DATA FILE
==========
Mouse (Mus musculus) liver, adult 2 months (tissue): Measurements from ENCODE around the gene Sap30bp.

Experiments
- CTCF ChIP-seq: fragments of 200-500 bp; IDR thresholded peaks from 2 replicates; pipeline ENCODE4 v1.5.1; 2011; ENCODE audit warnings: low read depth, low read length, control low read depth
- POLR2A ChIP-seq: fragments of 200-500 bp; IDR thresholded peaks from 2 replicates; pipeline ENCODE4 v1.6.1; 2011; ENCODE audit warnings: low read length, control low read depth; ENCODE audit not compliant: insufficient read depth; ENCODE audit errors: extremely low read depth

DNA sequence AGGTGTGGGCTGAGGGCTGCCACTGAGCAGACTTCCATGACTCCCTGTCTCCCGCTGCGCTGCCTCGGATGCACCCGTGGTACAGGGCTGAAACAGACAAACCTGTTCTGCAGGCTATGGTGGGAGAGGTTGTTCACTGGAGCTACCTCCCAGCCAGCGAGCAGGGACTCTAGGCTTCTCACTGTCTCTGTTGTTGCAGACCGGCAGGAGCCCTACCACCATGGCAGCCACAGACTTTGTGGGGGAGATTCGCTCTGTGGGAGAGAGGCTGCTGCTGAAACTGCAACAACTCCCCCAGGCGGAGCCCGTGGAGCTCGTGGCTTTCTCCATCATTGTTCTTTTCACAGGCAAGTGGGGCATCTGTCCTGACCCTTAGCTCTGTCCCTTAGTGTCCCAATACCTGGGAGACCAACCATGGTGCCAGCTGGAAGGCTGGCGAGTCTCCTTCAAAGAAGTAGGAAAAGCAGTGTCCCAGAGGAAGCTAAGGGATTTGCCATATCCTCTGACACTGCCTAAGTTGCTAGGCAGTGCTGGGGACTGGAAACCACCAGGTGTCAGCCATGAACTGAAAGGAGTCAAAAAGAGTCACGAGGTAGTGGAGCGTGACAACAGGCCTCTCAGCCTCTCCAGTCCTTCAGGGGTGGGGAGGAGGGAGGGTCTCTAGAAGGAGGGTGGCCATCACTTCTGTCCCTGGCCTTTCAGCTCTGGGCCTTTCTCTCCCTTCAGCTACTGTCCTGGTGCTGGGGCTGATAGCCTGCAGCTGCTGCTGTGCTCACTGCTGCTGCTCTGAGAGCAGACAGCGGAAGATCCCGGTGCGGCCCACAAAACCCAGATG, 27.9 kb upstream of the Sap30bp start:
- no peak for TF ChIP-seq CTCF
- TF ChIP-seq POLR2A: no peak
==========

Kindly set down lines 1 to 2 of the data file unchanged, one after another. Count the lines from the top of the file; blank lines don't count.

Mouse (Mus musculus) liver, adult 2 months (tissue): Measurements from ENCODE around the gene Sap30bp.

Experiments